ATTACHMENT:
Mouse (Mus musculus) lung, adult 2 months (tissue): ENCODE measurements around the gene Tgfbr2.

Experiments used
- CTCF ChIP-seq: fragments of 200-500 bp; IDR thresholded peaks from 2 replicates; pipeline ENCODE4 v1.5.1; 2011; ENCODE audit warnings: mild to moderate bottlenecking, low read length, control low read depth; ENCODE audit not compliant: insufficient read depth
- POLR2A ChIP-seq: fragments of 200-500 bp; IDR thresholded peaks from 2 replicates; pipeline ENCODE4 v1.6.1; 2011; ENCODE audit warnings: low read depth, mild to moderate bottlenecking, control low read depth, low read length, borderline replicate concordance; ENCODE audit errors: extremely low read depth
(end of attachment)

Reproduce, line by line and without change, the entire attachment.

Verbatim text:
Mouse (Mus musculus) lung, adult 2 months (tissue): ENCODE measurements around the gene Tgfbr2.

Experiments used
- CTCF ChIP-seq: fragments of 200-500 bp; IDR thresholded peaks from 2 replicates; pipeline ENCODE4 v1.5.1; 2011; ENCODE audit warnings: mild to moderate bottlenecking, low read length, control low read depth; ENCODE audit not compliant: insufficient read depth
- POLR2A ChIP-seq: fragments of 200-500 bp; IDR thresholded peaks from 2 replicates; pipeline ENCODE4 v1.6.1; 2011; ENCODE audit warnings: low read depth, mild to moderate bottlenecking, control low read depth, low read length, borderline replicate concordance; ENCODE audit errors: extremely low read depth